Egypt's presidential election has been faulted for having placed a rubber stamp on a new term for Abdul Fattah al-Sisi, who won in a landslide with little opposition. Nevertheless, investors are still enthusiastic buyers of the country's recovery story.
With a new infusion of IMF funding in Egypt's coffers, and another $3 billion being lined up by the Islamic Development Bank (IDB), analysts say that the country's economy is showing real signs of stability — shrugging off the effects of civil strife that frequently rears its head, and previously runaway inflation.
Investors are giving the country a second look, Egypt is primed to offer solid returns, and see an uptick in foreign direct investment despite fears of surging global interest rates.
"The IMF program has helped restore investor confidence and has allowed Egypt to make major adjustments to its economic imbalance," Denise Simon, co-head of emerging market debt with Lazard Asset Management, told CNBC recently.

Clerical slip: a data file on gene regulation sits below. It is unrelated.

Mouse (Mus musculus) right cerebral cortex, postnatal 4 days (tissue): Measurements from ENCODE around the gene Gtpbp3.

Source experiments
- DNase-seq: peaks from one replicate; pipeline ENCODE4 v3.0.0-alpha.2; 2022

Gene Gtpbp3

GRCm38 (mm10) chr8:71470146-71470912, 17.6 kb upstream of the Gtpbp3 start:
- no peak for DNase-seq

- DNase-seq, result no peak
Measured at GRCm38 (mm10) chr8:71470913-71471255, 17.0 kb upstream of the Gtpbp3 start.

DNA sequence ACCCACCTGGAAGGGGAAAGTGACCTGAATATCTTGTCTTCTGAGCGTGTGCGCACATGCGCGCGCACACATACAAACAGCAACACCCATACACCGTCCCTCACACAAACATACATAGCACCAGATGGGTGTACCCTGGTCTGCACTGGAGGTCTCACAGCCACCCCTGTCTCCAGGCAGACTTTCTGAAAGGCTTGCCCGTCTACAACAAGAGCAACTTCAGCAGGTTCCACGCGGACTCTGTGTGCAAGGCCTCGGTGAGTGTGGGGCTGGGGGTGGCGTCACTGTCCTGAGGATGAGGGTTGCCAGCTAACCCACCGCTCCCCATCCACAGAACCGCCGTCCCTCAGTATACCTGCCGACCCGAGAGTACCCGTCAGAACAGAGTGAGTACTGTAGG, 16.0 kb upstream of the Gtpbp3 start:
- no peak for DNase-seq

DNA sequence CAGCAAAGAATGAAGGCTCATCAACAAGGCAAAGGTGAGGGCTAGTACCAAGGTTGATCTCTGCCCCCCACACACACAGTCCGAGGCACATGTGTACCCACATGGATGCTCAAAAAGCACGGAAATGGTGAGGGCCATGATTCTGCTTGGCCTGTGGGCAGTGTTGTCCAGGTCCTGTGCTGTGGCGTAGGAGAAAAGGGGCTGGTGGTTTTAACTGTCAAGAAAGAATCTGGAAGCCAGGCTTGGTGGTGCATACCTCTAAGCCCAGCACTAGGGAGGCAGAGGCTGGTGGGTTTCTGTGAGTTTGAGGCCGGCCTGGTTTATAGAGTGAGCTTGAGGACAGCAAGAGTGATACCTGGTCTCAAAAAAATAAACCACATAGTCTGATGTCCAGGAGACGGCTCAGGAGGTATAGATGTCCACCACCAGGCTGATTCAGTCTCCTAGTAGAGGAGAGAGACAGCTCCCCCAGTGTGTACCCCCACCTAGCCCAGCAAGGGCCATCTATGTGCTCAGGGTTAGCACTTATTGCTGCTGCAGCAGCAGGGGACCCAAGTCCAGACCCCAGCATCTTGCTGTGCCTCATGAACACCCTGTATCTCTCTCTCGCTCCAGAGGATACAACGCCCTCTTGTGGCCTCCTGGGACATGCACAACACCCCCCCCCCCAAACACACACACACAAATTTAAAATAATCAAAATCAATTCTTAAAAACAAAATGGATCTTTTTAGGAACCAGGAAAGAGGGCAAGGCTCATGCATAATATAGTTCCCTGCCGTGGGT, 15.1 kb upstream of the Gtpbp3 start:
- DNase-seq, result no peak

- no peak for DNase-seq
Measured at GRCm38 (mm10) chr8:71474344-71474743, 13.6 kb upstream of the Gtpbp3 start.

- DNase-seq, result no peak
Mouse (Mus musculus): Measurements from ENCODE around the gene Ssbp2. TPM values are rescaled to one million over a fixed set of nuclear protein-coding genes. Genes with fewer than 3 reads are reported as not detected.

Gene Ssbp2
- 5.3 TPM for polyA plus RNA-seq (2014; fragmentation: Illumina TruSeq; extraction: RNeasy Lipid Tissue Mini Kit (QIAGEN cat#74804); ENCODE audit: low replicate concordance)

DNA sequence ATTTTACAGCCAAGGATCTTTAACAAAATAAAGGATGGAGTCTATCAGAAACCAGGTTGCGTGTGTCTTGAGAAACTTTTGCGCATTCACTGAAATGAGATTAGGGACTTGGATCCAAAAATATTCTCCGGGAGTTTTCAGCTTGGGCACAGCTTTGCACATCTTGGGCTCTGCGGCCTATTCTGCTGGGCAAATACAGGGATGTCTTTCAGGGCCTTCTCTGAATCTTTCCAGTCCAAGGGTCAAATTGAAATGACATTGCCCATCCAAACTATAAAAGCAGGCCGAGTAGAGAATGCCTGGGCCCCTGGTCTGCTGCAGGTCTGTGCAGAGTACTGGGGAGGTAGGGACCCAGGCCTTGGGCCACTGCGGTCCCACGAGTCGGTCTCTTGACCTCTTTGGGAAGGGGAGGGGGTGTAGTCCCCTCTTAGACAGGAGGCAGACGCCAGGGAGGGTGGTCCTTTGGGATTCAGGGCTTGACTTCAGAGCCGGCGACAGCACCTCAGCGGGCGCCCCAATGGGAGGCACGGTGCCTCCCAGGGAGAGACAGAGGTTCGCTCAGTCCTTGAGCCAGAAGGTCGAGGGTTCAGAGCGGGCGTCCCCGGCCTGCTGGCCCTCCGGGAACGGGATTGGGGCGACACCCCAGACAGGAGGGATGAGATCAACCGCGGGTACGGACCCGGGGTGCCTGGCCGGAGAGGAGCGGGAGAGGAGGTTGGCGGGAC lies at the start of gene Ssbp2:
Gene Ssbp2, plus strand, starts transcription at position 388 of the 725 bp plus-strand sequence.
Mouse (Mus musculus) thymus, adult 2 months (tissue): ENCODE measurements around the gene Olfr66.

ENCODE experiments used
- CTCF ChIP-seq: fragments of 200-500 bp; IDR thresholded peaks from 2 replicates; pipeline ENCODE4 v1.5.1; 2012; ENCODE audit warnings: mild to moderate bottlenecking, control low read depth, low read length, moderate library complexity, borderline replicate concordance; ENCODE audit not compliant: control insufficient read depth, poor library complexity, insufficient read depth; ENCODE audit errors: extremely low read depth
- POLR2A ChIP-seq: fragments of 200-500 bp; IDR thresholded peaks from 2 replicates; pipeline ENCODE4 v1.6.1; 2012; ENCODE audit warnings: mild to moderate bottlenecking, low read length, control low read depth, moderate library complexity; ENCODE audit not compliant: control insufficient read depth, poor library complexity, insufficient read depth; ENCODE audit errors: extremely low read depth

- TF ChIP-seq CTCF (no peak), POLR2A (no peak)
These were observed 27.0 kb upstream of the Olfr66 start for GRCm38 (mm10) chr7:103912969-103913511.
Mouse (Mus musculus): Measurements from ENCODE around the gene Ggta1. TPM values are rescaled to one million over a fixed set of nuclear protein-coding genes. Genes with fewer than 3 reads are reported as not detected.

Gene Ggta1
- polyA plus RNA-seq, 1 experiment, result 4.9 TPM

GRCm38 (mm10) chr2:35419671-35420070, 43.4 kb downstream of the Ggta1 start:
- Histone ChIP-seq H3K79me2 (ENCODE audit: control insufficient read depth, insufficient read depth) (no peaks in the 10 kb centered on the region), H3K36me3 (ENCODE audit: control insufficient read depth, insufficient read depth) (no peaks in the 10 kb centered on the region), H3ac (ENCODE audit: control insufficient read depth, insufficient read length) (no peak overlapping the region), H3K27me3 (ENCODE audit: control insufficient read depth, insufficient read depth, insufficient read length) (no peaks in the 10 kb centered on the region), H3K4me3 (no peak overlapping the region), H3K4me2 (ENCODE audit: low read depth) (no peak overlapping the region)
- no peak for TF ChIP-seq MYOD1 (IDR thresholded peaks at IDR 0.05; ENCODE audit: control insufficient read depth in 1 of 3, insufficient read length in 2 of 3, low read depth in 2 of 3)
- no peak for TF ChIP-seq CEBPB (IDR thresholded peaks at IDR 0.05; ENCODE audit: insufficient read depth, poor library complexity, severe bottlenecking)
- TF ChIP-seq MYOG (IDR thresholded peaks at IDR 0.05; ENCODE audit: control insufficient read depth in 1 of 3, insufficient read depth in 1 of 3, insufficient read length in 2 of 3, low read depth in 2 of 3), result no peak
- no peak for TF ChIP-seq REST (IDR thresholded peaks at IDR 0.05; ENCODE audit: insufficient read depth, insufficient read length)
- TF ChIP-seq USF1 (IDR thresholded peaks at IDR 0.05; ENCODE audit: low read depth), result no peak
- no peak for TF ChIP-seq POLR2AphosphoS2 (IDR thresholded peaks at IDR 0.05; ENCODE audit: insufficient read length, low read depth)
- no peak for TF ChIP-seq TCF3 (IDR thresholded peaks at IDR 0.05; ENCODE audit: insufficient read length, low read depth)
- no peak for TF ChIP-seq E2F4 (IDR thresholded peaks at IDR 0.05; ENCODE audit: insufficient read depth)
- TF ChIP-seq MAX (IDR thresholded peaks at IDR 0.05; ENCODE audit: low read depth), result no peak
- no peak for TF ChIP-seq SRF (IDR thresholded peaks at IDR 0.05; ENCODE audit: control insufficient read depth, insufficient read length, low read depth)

In spite of lingering problems, Egypt "is beginning to reap the rewards of a painful currency devaluation and tighter fiscal policy."
A gambit made by the central bank in 2016 to lift currency controls appears to have paid off. Price pressures, while still high, have come down from a stratospheric 33 percent last July to under 12 percent, its lowest in two years.
"The risk is that policy missteps could trigger capital flight, lead to a depreciation of the Egyptian pound and a corresponding increase in import inflation, but in our view, this risk remains limited at the moment," said Ed al-Hussainy, senior interest rate and currency analyst at Columbia Threadneedle.